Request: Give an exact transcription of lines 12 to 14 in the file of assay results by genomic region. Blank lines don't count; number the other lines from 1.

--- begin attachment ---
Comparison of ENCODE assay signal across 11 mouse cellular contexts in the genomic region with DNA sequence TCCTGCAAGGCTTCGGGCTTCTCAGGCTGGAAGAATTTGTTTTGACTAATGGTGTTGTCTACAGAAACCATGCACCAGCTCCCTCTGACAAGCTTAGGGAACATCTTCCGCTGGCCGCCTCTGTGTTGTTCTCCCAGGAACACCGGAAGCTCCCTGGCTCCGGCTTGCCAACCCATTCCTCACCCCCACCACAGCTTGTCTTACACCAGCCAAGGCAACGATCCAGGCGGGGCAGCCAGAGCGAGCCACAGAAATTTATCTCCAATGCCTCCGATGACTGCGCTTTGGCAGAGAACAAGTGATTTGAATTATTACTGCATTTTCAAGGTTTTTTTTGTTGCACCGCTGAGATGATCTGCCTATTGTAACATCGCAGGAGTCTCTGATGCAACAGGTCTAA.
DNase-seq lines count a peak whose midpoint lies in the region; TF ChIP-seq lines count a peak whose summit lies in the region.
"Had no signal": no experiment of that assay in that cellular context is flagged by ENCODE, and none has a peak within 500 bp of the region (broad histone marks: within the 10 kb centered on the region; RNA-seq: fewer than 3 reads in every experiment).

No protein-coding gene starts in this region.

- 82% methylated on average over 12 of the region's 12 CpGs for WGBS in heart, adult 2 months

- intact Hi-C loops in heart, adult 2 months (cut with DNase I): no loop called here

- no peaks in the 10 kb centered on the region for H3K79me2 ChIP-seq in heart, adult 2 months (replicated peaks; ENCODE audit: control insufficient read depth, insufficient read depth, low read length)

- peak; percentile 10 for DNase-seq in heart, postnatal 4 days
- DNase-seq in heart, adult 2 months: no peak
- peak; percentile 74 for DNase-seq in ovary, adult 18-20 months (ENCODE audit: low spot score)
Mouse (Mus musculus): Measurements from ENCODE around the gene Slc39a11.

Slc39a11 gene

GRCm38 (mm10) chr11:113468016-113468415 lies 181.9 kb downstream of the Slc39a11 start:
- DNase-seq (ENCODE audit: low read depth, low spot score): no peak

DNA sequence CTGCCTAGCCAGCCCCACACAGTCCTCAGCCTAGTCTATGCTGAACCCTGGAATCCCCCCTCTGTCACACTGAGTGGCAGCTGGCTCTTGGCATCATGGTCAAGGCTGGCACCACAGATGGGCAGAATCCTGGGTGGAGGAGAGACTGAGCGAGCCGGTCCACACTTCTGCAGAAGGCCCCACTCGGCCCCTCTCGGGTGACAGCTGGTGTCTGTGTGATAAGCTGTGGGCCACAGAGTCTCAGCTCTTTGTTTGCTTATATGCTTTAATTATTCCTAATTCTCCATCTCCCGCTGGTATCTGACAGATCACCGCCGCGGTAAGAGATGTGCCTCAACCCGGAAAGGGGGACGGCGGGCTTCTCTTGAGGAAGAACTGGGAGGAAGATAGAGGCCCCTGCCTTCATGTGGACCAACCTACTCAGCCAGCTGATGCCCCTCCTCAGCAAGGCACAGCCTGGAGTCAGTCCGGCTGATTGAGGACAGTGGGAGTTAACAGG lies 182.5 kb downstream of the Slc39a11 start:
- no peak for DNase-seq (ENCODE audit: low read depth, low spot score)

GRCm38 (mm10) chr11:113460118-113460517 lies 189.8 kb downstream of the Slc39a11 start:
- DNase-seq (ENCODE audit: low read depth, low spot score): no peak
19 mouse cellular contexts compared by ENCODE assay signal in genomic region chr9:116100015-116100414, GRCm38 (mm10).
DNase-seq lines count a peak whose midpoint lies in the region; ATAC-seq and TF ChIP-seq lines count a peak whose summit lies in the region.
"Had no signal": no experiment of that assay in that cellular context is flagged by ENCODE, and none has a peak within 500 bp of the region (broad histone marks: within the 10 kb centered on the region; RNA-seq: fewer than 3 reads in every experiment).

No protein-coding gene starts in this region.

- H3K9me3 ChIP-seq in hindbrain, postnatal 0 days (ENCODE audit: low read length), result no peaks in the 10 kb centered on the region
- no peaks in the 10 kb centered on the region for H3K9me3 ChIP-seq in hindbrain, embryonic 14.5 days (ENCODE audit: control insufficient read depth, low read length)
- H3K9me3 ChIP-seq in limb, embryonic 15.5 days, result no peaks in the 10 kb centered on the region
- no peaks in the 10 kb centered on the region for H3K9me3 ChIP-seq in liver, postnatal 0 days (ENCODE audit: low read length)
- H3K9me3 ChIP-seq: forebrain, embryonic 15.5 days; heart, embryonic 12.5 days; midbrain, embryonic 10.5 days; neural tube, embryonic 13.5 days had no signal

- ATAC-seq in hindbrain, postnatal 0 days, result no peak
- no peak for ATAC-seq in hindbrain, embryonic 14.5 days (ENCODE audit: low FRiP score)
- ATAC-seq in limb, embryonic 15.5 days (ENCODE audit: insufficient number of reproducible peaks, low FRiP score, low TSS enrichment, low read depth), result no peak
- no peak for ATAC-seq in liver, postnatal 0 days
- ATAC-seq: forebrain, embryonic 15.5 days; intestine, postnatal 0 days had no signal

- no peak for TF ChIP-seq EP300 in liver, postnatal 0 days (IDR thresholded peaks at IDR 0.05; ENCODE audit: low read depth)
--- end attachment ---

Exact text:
Slc39a11 gene

GRCm38 (mm10) chr11:113468016-113468415 lies 181.9 kb downstream of the Slc39a11 start:
- DNase-seq (ENCODE audit: low read depth, low spot score): no peak